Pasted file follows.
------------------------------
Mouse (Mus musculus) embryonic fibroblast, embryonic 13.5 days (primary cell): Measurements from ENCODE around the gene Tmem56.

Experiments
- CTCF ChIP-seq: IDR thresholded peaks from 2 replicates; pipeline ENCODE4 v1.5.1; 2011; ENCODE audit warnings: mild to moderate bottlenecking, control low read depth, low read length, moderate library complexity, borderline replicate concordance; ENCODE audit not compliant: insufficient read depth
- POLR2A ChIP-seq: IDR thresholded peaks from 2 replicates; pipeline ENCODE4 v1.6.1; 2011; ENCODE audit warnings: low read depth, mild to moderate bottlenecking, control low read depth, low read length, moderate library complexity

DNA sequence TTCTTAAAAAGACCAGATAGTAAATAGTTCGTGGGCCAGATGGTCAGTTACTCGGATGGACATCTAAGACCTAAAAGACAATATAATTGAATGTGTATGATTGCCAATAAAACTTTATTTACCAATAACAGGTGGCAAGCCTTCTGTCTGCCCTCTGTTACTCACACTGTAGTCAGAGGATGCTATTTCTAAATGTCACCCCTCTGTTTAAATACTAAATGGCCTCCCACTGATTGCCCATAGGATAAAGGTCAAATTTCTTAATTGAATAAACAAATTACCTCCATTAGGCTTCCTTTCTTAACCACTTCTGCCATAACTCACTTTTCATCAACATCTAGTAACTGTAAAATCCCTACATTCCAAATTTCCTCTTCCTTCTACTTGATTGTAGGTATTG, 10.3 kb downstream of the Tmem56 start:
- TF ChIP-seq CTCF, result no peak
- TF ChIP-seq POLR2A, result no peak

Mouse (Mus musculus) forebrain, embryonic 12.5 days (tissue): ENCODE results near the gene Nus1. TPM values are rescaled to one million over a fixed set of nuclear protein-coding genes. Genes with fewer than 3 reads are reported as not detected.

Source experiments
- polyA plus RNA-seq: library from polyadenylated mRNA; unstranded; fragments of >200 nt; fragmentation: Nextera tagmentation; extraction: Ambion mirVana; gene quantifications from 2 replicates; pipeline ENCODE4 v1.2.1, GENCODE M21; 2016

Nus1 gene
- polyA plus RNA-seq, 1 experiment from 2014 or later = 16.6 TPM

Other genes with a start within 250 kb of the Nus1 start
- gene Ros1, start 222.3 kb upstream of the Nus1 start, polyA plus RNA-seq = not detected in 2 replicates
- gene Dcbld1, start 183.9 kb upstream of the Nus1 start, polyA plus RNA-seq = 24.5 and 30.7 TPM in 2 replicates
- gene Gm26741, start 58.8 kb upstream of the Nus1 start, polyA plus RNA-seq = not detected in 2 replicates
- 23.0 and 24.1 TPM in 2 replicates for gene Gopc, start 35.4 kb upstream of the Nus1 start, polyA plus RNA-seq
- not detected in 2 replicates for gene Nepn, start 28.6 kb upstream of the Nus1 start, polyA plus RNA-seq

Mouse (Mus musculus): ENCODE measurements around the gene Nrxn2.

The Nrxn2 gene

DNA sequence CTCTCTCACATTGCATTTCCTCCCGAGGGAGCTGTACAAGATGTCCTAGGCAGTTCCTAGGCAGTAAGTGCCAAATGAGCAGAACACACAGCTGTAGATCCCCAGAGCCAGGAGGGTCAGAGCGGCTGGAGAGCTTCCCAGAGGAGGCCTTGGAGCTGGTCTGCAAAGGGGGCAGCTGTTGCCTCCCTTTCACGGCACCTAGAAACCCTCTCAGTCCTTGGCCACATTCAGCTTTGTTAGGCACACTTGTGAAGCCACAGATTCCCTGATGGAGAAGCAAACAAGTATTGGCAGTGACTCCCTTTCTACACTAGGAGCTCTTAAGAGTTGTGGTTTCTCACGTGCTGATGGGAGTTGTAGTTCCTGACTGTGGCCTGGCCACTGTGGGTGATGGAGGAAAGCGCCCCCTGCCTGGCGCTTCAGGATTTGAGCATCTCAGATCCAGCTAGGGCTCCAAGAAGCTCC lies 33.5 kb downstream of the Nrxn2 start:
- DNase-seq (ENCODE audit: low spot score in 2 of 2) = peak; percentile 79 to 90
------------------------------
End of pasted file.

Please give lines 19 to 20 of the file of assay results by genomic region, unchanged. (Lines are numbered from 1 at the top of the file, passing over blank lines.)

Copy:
Mouse (Mus musculus): ENCODE measurements around the gene Nrxn2.

The Nrxn2 gene